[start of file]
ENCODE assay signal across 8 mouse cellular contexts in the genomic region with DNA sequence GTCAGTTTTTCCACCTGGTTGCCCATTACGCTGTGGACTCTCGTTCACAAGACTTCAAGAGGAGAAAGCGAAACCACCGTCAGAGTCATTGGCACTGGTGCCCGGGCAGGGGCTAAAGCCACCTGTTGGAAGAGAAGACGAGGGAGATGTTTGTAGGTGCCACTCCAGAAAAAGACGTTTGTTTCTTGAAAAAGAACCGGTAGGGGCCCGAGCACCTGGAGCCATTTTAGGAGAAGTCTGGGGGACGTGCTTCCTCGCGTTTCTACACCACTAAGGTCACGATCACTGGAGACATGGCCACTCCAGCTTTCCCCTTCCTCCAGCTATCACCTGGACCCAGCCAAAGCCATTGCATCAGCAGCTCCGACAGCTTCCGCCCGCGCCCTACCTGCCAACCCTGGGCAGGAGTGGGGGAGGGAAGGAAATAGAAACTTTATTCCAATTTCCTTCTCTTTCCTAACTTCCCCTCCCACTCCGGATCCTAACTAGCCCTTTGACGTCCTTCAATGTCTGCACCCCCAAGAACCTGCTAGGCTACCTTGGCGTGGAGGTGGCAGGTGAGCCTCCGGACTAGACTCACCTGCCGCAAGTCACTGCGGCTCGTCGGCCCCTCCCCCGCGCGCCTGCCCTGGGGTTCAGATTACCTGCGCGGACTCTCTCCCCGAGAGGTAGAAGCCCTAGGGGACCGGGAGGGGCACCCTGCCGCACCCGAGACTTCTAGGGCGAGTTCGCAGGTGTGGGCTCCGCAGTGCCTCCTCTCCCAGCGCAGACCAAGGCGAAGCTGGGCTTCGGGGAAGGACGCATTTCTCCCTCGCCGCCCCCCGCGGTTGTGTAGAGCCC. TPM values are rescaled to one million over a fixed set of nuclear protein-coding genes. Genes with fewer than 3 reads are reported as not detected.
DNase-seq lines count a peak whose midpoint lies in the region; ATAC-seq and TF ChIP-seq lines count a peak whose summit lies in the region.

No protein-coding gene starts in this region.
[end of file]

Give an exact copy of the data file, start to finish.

ENCODE assay signal across 8 mouse cellular contexts in the genomic region with DNA sequence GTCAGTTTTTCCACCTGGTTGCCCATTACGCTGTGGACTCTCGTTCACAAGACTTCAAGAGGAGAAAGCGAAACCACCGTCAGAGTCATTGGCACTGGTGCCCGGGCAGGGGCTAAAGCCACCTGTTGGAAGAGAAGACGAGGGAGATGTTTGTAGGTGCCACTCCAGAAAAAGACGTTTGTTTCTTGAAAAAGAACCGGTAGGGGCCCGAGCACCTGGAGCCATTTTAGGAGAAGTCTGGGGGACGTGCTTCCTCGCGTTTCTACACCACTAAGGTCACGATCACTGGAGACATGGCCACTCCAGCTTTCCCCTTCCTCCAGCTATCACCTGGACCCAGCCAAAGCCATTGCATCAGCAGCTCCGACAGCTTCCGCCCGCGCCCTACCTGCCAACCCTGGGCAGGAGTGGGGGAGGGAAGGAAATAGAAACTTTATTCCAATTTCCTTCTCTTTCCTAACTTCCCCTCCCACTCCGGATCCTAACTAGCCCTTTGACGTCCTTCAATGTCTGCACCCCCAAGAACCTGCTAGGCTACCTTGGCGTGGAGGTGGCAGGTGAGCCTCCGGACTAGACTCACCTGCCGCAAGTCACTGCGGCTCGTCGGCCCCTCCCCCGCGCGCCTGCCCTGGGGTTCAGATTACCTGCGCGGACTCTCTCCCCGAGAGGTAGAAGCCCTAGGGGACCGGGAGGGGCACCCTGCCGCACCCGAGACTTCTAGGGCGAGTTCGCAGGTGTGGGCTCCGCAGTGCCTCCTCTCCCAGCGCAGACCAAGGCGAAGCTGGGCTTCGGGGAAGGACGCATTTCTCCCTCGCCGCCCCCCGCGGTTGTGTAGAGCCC. TPM values are rescaled to one million over a fixed set of nuclear protein-coding genes. Genes with fewer than 3 reads are reported as not detected.
DNase-seq lines count a peak whose midpoint lies in the region; ATAC-seq and TF ChIP-seq lines count a peak whose summit lies in the region.

No protein-coding gene starts in this region.